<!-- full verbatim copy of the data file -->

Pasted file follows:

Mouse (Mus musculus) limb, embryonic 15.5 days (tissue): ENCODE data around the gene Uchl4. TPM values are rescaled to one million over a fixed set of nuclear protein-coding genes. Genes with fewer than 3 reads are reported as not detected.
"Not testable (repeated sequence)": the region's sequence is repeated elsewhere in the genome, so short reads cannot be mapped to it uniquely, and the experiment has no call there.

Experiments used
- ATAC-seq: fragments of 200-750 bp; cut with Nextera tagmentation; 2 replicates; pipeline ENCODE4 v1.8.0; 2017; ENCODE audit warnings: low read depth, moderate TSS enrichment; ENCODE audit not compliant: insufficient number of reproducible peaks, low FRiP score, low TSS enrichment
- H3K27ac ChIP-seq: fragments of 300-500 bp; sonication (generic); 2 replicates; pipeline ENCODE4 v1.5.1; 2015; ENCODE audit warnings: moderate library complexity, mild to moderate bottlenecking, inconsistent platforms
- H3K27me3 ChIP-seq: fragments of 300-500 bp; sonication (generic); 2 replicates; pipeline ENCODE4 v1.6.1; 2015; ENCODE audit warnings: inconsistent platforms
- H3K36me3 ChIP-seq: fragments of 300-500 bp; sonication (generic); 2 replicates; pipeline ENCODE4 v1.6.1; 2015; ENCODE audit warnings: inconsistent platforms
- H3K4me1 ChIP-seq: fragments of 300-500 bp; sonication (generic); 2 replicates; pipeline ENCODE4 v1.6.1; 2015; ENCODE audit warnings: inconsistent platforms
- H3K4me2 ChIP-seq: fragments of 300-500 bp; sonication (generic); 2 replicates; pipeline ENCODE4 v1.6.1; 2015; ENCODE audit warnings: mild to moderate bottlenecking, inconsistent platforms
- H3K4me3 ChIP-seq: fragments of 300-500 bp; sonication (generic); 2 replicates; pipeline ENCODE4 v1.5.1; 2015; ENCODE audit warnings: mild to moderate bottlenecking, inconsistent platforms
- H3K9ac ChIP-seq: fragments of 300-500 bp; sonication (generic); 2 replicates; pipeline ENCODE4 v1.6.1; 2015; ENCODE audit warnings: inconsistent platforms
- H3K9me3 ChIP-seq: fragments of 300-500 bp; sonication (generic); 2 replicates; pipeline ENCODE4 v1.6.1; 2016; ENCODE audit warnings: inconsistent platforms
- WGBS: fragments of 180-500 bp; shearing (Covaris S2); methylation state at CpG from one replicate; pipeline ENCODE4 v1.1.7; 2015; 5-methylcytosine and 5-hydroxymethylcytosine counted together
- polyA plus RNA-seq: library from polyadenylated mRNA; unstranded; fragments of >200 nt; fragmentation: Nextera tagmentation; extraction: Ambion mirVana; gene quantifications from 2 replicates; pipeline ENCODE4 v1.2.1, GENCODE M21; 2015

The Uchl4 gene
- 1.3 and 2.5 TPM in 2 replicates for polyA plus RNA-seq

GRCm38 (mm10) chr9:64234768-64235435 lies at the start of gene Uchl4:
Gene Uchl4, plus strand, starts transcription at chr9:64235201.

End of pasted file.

Mouse (Mus musculus) limb, embryonic 15.5 days (tissue): ENCODE data around the gene Uchl4. TPM values are rescaled to one million over a fixed set of nuclear protein-coding genes. Genes with fewer than 3 reads are reported as not detected.
"Not testable (repeated sequence)": the region's sequence is repeated elsewhere in the genome, so short reads cannot be mapped to it uniquely, and the experiment has no call there.

Experiments used
- ATAC-seq: fragments of 200-750 bp; cut with Nextera tagmentation; 2 replicates; pipeline ENCODE4 v1.8.0; 2017; ENCODE audit warnings: low read depth, moderate TSS enrichment; ENCODE audit not compliant: insufficient number of reproducible peaks, low FRiP score, low TSS enrichment
- H3K27ac ChIP-seq: fragments of 300-500 bp; sonication (generic); 2 replicates; pipeline ENCODE4 v1.5.1; 2015; ENCODE audit warnings: moderate library complexity, mild to moderate bottlenecking, inconsistent platforms
- H3K27me3 ChIP-seq: fragments of 300-500 bp; sonication (generic); 2 replicates; pipeline ENCODE4 v1.6.1; 2015; ENCODE audit warnings: inconsistent platforms
- H3K36me3 ChIP-seq: fragments of 300-500 bp; sonication (generic); 2 replicates; pipeline ENCODE4 v1.6.1; 2015; ENCODE audit warnings: inconsistent platforms
- H3K4me1 ChIP-seq: fragments of 300-500 bp; sonication (generic); 2 replicates; pipeline ENCODE4 v1.6.1; 2015; ENCODE audit warnings: inconsistent platforms
- H3K4me2 ChIP-seq: fragments of 300-500 bp; sonication (generic); 2 replicates; pipeline ENCODE4 v1.6.1; 2015; ENCODE audit warnings: mild to moderate bottlenecking, inconsistent platforms
- H3K4me3 ChIP-seq: fragments of 300-500 bp; sonication (generic); 2 replicates; pipeline ENCODE4 v1.5.1; 2015; ENCODE audit warnings: mild to moderate bottlenecking, inconsistent platforms
- H3K9ac ChIP-seq: fragments of 300-500 bp; sonication (generic); 2 replicates; pipeline ENCODE4 v1.6.1; 2015; ENCODE audit warnings: inconsistent platforms
- H3K9me3 ChIP-seq: fragments of 300-500 bp; sonication (generic); 2 replicates; pipeline ENCODE4 v1.6.1; 2016; ENCODE audit warnings: inconsistent platforms
- WGBS: fragments of 180-500 bp; shearing (Covaris S2); methylation state at CpG from one replicate; pipeline ENCODE4 v1.1.7; 2015; 5-methylcytosine and 5-hydroxymethylcytosine counted together
- polyA plus RNA-seq: library from polyadenylated mRNA; unstranded; fragments of >200 nt; fragmentation: Nextera tagmentation; extraction: Ambion mirVana; gene quantifications from 2 replicates; pipeline ENCODE4 v1.2.1, GENCODE M21; 2015

The Uchl4 gene
- 1.3 and 2.5 TPM in 2 replicates for polyA plus RNA-seq

GRCm38 (mm10) chr9:64234768-64235435 lies at the start of gene Uchl4:
Gene Uchl4, plus strand, starts transcription at chr9:64235201.